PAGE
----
(By Pat Craig,
TheatreFirst’s production of David Mamet’s “Oleanna,” the first in its intimate new digs at the Berkeley City Club, begins with the crackle and intensity of a wildfire and ratchets up from there.
“There ain’t no good guys. There ain’t no bad guys,” the old song says. “There’s only you and me and we both disagree.”
That, in a very big, loosefitting nutshell, is what the play is all about. Only in the case of “Oleanna,” everyone pretty much disagrees, and life becomes a brutal contact sport in this taut, beautifully directed piece of theater.
In one corner is the college professor, played by TheatreFirst artistic director Michael Storm (who also directs the piece). In the other is his student, played by Josie Alvarez, who appears hopelessly young, obviously Latina and weighed down by an enormous backpack she wears during her first visit with the prof.
At first she seems like an overwhelmed college student who comes to her teacher’s office to talk about what he’s teaching his students, what his book (the class textbook) is all about and his assertion that college is something of a ritualized hazing.
He tries to explain things using the five-dollar words that are the stock in trade of college professors but not of students who are from a different, um, socioeconomic level. She wants him to explain it simply and bursts into tears when he is unable to simplify his own ideas.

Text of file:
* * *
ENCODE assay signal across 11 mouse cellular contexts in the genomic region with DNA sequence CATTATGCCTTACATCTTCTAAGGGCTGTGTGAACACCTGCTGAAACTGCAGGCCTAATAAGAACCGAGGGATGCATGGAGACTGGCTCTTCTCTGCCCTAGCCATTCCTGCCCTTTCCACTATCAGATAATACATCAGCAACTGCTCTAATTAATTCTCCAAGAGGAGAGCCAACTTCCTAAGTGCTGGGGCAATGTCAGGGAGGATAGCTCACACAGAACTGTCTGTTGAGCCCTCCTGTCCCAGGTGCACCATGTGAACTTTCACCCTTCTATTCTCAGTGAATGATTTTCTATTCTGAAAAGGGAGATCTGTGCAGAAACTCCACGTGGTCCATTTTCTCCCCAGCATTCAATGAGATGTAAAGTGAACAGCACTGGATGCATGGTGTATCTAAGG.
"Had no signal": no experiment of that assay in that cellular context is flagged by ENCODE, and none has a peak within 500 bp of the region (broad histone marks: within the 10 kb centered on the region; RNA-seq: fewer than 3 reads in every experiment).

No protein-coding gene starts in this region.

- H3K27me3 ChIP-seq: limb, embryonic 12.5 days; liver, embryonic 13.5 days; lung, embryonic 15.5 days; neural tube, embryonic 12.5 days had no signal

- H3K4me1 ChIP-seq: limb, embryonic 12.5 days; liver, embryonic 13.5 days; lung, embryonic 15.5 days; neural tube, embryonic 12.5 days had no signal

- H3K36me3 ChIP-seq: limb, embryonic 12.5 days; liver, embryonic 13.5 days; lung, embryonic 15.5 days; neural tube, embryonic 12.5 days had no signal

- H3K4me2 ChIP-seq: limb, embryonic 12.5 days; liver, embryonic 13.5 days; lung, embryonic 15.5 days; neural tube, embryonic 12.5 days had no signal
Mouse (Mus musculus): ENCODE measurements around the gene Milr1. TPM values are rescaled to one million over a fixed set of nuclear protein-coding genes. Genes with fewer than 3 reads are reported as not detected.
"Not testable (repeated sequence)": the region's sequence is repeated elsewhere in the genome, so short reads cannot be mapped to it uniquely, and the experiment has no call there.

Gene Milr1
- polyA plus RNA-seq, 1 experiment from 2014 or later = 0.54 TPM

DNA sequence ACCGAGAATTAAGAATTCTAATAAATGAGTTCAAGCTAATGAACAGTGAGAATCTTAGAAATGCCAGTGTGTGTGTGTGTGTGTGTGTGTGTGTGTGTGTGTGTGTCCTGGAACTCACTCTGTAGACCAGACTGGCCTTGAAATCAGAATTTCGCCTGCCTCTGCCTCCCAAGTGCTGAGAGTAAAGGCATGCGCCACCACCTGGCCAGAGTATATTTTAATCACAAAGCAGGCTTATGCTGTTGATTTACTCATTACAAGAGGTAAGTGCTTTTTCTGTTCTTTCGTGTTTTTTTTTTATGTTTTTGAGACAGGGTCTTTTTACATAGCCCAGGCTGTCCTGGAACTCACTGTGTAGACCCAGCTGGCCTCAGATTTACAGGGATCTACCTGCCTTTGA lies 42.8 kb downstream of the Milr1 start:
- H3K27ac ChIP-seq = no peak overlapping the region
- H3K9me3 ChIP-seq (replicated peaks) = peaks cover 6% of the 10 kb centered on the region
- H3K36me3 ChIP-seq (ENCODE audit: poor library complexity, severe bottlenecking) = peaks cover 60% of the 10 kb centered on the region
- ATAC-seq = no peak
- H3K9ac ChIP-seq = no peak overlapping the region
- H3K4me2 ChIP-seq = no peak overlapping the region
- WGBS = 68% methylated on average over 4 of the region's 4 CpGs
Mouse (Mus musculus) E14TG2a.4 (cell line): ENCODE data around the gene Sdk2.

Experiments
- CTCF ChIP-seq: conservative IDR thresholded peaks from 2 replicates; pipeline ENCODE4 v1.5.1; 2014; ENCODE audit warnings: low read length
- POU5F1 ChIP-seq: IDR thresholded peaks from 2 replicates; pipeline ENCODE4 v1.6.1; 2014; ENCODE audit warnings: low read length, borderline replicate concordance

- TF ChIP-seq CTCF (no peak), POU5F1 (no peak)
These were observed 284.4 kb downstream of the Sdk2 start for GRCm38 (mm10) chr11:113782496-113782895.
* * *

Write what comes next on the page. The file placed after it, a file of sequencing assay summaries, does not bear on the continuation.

The professor becomes a sort of a dorky, awkward Mr. Chips as he attempts to comfort her, finally embracing the young student. Before anything is settled, the man has to leave.
That ends the first act. When the lights come up again, the young woman is a bit more poised, carries a briefcase and has a bill of particulars ranging from charges of elitism and condescension to sexual harassment and rape.
The roles make an impressive flip-flop, and whatever you thought was going on originally suddenly becomes blood sport with the ruin of one or both people being the eventual end.
The story is absolutely stunning, and even if you’ve seen the show before, the TheatreFirst production offers a whole new take. Mamet has created a remarkable and occasionally frustrating play, in which a key role of the two actors is to make you draw the conclusions.
Both actors in this production show huge changes as the play progresses. For the young woman, it becomes a switch in purpose and power; for the professor, it’s a matter of fighting for the life he felt was finally falling into place.
But perhaps the best part of the show is the discussions (and arguments) that will run long into the night after the lights fade.
Posted: 04/30/2012 01:47:55 PM PDT
Updated: 05/02/2012 11:04:04 AM PDT